Blurry Gospel

“We don’t believe what’s on TV,
Because it’s what we want to see,
And what we want, we know we can’t believe,
We have all learned to kill our dreams.”

In their song, We Don’t Believe What’s on TV, Twenty One Pilots captures an element of truth that is lacking in much of Christian media. Life isn’t peachy. It isn’t perfect. We are flawed beings with flawed friends. We make horrible mistakes and suffer hurts that last for years, and to be a follower of Christ does not equate with a happy life.

Most of us who grew up in a Christian home know the story: the prodigal son returns. The marriage gets restored. Cancer goes away. The woman finally has a kid. The ending is happy and the glory goes to God. The problem with Christian media today, is that it often omits the reality of suffering and the perpetual battle of humanity against the difficulties of the world. And in doing so, it makes itself inaccessible to a large portion of the population.

After forty days of consuming nothing but Christian media, this blogger writes, “Faith-based films should be allowed to go mature and dark in order to truly show the light.” We are drawn to the stories of the downtrodden and the depressed because that’s what we are and that’s what we face. When the deep turmoil of the soul is neglected, so is our theology. It is the juxtaposition of doubt and faith that allow us to have hope.

Most people don’t know that Mother Teresa had a prolonged period of spiritual darkness. The now saint wrote in a journal: “Where is my Faith–even deep down right in there is nothing, but emptiness & darkness–My God–how painful is this unknown pain–I have no Faith–I dare not utter the words & thoughts that crowd in my heart–& make me suffer untold agony.”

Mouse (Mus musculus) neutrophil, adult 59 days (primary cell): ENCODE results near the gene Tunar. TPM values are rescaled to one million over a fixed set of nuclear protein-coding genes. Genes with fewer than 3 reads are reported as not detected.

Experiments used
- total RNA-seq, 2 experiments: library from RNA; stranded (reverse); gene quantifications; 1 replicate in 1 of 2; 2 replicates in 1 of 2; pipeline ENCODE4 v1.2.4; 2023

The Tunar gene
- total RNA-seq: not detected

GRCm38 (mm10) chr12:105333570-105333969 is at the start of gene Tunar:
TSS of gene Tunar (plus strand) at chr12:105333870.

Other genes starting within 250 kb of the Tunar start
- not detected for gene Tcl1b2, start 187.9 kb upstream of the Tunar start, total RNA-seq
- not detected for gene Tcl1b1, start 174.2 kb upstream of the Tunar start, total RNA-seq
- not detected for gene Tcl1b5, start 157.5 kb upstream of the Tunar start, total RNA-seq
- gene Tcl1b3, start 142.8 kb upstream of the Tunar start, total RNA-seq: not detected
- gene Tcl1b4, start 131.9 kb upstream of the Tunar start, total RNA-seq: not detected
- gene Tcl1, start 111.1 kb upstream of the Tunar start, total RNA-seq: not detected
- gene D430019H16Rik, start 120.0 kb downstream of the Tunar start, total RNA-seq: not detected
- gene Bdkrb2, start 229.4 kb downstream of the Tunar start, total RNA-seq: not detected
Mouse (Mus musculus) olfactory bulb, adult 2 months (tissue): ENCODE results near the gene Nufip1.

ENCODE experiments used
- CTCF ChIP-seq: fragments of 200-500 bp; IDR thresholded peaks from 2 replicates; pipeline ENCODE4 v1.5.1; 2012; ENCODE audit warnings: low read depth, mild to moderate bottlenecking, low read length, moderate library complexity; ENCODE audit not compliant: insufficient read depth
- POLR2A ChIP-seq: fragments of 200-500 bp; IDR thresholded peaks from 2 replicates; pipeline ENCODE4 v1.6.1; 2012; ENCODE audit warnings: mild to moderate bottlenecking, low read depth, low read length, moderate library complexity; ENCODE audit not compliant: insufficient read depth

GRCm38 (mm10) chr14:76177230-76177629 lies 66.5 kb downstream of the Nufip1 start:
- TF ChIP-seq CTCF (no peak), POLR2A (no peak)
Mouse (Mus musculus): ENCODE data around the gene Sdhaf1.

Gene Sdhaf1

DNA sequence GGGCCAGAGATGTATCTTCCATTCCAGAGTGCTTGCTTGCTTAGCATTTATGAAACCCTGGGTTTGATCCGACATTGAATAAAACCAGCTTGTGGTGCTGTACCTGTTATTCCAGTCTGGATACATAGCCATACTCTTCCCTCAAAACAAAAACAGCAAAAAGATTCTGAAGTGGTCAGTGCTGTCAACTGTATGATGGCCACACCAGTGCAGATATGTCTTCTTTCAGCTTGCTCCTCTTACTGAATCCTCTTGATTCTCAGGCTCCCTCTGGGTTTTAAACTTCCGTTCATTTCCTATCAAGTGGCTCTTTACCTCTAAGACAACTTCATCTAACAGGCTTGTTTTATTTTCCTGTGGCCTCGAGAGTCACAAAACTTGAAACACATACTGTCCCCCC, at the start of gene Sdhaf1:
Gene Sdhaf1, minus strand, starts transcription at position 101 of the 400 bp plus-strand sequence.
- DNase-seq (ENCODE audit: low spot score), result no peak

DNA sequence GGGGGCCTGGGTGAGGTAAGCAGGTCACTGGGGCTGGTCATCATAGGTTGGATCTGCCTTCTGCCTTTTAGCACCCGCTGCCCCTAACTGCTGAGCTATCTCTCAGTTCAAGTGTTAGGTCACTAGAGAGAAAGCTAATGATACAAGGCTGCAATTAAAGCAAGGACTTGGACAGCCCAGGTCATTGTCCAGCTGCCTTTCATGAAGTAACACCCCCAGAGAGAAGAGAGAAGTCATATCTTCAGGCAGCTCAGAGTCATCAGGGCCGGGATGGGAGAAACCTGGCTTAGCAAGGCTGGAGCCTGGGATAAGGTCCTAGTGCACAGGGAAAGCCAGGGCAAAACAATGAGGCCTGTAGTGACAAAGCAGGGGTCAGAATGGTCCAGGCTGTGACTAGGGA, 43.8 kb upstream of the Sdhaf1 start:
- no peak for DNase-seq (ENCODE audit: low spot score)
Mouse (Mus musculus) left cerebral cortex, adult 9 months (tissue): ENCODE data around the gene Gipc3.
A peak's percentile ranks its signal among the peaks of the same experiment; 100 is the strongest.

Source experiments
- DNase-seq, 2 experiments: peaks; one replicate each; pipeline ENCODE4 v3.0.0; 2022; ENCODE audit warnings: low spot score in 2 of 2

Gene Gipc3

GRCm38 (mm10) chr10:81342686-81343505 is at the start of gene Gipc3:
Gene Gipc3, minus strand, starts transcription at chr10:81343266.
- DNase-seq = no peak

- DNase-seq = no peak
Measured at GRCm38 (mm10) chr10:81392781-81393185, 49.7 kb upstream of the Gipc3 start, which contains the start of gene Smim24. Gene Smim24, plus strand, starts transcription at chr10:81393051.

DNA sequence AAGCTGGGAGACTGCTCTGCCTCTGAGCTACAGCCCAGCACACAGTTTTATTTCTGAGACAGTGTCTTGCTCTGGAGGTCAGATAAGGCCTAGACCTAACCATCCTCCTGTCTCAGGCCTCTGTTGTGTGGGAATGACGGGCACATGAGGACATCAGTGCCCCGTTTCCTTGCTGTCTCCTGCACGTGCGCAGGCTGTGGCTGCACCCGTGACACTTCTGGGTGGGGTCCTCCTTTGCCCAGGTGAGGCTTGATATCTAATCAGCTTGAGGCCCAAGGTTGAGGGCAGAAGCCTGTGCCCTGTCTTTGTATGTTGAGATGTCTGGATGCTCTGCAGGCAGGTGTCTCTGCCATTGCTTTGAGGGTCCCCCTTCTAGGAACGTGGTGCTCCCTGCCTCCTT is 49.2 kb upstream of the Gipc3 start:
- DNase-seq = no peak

Her writings echo that of the psalmist: “But I cry to you for help, O lord; in the morning my prayer comes before you. Why, O Lord, do you reject me and hide your face from me?”

And those of the Twenty-One Pilots lyricist:

“Fear might be the death of me, fear leads to anxiety,
Don’t know what’s inside of me.

Don’t forget about me,
Don’t forget about me,
Even when I doubt you,
I’m no good without you, no, no”

And my own: “I’m degenerating at a rate so increasing the spiral I’m climbing is now sliding and I’m on my face. Flat. Don’t know how to get back up. I pray. I talk. I write. I read. I eat. I don’t eat. I think. That’s the problem, I think.”

The problem, I think, is that Christian media is unimaginative in the way that it portrays the hope of Christ in the midst of human suffering. Madeleine L’Engle writes: “There is nothing so secular that it cannot be sacred, and that is one of the deepest messages of the Incarnation.” Christian media tends to put Christ in a box. But he will make himself known in all the unlikely places.

L’Engle continues her argument, “What is a true icon of God to one person may be blasphemy to another. And it is not possible for us flawed human beings to make absolute, zealous judgments as to what is and what is not religious art. I know what is religious art for me. You know what is religious art for you. And they are not necessarily the same.”

I think this is why I find hope and a prayer so much more readily in Twenty One Pilots than I do in Christian media. The words are reality and the cry of my soul and the souls of many others. We must acknowledge and embrace the potential of the Incarnation as we engage with art and media of all forms and genres. When we leave it to the Lord, we will always be surprised.

 

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